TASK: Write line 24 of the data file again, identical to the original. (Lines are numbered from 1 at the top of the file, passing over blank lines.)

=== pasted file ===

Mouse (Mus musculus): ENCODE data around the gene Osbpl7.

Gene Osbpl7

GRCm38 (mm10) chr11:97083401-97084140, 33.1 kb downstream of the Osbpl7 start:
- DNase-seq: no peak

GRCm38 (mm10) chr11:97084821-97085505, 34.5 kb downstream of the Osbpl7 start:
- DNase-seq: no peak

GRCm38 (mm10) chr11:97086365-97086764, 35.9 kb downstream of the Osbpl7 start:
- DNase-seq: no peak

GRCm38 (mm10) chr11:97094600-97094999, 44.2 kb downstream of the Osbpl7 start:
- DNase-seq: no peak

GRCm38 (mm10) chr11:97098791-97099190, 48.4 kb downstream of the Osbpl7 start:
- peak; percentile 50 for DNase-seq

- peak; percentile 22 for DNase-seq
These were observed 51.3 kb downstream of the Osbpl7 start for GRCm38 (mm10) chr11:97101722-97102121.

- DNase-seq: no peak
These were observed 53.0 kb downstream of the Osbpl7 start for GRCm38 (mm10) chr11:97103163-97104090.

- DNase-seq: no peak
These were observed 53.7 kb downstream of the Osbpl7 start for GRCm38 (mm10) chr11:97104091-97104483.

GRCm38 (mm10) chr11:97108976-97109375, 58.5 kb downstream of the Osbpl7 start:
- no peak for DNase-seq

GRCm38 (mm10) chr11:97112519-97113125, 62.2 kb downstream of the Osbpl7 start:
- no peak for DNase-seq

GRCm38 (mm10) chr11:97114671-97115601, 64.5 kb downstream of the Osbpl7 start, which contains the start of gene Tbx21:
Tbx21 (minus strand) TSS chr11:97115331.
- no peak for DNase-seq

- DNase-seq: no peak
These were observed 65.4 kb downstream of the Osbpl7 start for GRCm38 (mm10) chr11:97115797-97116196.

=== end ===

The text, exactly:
Tbx21 (minus strand) TSS chr11:97115331.